CVXR: A Direct Standardization Example

In our first blog post, we introduced CVXR, an R package for disciplined convex optimization, and showed how to model and solve a non-negative least squares problem using its interface. This time, we will tackle a non-parametric estimation example, which features new atoms as well as more complex constraints. Direct Standardization Consider a set of observations ((x_i,y_i)) drawn non-uniformly from an unknown distribution. We know the expected value of the columns of (X), denoted by (b \in {\mathbf R}^n), and want to estimate the true distribution of (y).

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Monte Carlo Shiny: Part Three

In previous posts, we covered how to run a Monte Carlo simulation and how to visualize the results. Today, we will wrap that work into a Shiny app wherein a user can build a custom portfolio, and then choose a number of simulations to run and a number of months to simulate into the future. A link to that final Shiny app is here and here is a snapshot:

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Solver Interfaces in CVXR

Introduction In our previous blog post, we introduced CVXR, an R package for disciplined convex optimization. The package allows one to describe an optimization problem with Disciplined Convex Programming rules using high level mathematical syntax. Passing this problem definition along (with a list of constraints, if any) to the solve function transforms it into a form that can be handed off to a solver. The default installation of CVXR comes with two (imported) open source solvers:

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A First Look at NIMBLE

Writing a domain-specific language (DSL) is a powerful and fairly common method for extending the R language. Both ggplot2 and dplyr, for example, are DSLs. (See Hadley’s chapter in Advanced R for some elaboration.) In this post, I take a first look at NIMBLE (Numerical Inference for Statistical Models using Bayesian and Likelihood Estimation), a DSL for formulating and efficiently solving statistical models in general, and Bayesian hierarchical models in particular.

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May 2018: “Top 40” New Packages

While looking over the 215 or so new packages that made it to CRAN in May, I was delighted to find several packages devoted to subjects a little bit out of the ordinary; for instance, bioacoustics analyzes audio recordings, freegroup looks at some abstract mathematics, RQEntangle computes quantum entanglement, stemmatology analyzes textual musical traditions, and treedater estimates clock rates for evolutionary models. I take this as evidence that R is expanding beyond its traditional strongholds of statistics and finance as people in other fields with serious analytic and computational requirements become familiar with the language.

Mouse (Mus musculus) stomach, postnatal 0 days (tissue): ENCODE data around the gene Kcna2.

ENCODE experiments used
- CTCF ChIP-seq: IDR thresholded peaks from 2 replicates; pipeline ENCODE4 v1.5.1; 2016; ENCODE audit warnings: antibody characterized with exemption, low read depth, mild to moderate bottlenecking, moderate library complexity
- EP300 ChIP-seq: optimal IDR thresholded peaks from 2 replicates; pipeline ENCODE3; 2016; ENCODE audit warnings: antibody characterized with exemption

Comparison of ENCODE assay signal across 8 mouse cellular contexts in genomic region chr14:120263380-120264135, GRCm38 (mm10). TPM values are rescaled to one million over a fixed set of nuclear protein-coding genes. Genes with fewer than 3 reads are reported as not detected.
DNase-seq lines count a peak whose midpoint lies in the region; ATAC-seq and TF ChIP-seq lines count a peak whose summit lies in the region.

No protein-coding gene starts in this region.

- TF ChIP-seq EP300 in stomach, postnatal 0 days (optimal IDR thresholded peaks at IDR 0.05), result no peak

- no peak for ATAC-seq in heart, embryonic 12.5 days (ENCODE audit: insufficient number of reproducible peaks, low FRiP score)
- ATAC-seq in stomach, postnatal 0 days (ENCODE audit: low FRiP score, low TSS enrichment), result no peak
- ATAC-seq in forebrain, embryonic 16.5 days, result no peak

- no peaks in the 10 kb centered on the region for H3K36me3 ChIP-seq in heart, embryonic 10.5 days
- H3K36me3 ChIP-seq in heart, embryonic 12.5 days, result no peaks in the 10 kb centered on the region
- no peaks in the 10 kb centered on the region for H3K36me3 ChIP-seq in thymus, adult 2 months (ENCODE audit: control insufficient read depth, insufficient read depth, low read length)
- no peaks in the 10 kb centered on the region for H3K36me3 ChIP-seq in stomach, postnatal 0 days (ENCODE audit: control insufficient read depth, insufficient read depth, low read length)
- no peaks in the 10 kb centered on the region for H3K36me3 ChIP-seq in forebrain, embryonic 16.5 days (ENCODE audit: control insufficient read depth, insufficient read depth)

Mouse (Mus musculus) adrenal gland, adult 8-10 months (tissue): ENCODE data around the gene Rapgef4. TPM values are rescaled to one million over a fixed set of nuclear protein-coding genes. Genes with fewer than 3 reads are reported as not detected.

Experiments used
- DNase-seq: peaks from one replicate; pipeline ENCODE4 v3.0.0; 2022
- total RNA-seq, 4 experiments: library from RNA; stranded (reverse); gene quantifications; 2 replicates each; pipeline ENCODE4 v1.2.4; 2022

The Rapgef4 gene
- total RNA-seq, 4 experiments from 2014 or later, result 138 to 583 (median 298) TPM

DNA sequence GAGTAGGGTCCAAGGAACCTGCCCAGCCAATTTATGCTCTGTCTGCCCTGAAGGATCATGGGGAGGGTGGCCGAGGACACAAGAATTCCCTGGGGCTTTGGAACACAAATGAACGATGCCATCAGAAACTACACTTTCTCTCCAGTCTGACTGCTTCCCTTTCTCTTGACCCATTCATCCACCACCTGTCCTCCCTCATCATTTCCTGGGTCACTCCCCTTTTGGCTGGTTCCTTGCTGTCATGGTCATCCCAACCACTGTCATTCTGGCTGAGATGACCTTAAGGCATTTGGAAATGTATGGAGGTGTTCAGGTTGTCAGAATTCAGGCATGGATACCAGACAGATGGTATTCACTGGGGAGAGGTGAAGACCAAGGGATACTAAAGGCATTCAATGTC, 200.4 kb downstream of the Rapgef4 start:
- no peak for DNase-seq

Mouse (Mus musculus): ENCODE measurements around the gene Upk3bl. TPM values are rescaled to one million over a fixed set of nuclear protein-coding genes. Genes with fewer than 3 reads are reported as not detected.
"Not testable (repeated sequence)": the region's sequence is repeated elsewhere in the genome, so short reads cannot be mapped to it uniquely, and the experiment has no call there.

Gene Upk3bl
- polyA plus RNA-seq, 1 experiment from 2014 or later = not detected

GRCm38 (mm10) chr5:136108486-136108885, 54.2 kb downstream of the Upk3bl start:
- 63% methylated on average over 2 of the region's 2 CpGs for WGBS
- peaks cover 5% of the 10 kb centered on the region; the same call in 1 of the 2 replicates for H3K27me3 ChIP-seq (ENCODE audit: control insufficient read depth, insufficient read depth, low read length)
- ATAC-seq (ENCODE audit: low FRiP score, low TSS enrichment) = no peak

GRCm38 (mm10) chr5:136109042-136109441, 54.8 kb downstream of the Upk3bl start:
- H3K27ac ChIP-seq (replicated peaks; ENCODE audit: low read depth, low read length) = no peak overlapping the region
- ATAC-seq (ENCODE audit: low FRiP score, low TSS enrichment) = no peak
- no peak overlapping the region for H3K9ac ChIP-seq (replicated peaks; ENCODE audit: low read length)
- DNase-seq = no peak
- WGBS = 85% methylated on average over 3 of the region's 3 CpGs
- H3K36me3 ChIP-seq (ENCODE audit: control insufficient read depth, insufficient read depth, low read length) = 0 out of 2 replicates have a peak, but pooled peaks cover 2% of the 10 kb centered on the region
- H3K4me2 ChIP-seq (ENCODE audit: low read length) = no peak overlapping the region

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Reading and analysing log files in the RRD database format

I have frequent conversations with R champions and Systems Administrators responsible for R, in which they ask how they can measure and analyze the usage of their servers. Among the many solutions to this problem, one of the my favourites is to use an RRD database and RRDtool. From Wikipedia: RRDtool (round-robin database tool) aims to handle time series data such as network bandwidth, temperatures or CPU load. The data is stored in a circular buffer based database, thus the system storage footprint remains constant over time.

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Player Data for the 2018 FIFA World Cup

The World Cup starts today! The tournament which runs from June 14 through July 15 is probably the most popular sporting event in the world. if you are a soccer fan, you know that learning about the players and their teams and talking about it all with your friends greatly enhances the experience. In this post, I will show you how to gather and explore data for the 736 players from the 32 teams at the 2018 FIFA World Cup.

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Monte Carlo Part Two

In a previous post, we reviewed how to set up and run a Monte Carlo (MC) simulation of future portfolio returns and growth of a dollar. Today, we will run that simulation many, many, times and then visualize the results.

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Monte Carlo

Today, we change gears from our previous work on Fama French and run a Monte Carlo (MC) simulation of future portfolio returns. Monte Carlo relies on repeated, random sampling. We will sample based on two parameters: mean and standard deviation of portfolio returns. Our long-term goal (long-term == over the next two or three blog posts) is to build a Shiny app that allows an end user to build a custom portfolio, simulate returns and visualize the results.

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Exploring R Packages with cranly

In a previous post, I showed a very simple example of using the R function tools::CRAN_package_db() to analyze information about CRAN packages. CRAN_package_db() extracts the metadata CRAN stores on all of its 12,000 plus packages and arranges it into a “database”, actually a complicated data frame in which some columns have vectors or lists as entries. It’s simple to run the function and it doesn’t take very long on my Mac Book Air.

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